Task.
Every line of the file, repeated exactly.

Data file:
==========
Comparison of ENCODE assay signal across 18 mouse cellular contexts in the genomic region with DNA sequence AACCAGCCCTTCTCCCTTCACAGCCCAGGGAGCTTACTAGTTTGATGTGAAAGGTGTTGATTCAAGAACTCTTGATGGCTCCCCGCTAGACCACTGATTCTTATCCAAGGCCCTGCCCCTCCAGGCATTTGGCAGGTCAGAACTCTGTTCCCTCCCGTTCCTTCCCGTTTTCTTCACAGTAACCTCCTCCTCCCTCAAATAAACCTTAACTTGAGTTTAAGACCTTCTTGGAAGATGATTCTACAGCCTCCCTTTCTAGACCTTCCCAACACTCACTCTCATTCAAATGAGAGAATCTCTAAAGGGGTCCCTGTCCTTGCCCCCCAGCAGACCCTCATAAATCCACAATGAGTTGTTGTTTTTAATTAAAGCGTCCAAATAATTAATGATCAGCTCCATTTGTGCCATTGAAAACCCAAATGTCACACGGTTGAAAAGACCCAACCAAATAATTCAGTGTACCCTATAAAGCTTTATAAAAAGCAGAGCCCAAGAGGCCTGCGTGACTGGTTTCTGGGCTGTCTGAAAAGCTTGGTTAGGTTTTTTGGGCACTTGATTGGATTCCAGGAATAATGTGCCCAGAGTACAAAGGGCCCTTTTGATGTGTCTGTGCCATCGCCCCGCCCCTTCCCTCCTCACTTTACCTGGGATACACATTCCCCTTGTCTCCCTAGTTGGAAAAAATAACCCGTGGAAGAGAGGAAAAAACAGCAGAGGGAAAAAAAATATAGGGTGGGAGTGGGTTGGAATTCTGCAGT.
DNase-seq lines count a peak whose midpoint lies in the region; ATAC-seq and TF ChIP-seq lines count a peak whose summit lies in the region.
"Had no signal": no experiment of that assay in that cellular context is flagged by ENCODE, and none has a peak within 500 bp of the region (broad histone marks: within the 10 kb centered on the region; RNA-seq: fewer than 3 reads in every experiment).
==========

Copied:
Comparison of ENCODE assay signal across 18 mouse cellular contexts in the genomic region with DNA sequence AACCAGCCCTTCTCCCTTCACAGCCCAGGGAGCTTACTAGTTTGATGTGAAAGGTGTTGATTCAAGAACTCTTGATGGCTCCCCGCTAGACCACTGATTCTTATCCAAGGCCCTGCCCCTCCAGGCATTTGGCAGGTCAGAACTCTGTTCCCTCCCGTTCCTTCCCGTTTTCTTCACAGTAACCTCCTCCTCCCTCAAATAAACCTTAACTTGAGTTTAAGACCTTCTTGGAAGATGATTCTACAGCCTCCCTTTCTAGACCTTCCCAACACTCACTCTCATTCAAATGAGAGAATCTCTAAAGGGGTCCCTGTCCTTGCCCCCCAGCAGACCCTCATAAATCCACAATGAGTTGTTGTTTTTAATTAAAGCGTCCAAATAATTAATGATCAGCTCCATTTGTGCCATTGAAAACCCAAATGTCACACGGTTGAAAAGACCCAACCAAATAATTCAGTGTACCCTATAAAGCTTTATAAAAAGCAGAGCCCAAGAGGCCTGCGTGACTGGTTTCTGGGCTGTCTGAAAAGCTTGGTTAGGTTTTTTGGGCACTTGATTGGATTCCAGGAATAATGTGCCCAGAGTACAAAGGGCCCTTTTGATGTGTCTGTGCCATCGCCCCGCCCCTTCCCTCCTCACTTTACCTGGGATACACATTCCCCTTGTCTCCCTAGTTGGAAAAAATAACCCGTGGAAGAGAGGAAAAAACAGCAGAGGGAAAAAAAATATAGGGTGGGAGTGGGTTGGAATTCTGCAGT.
DNase-seq lines count a peak whose midpoint lies in the region; ATAC-seq and TF ChIP-seq lines count a peak whose summit lies in the region.
"Had no signal": no experiment of that assay in that cellular context is flagged by ENCODE, and none has a peak within 500 bp of the region (broad histone marks: within the 10 kb centered on the region; RNA-seq: fewer than 3 reads in every experiment).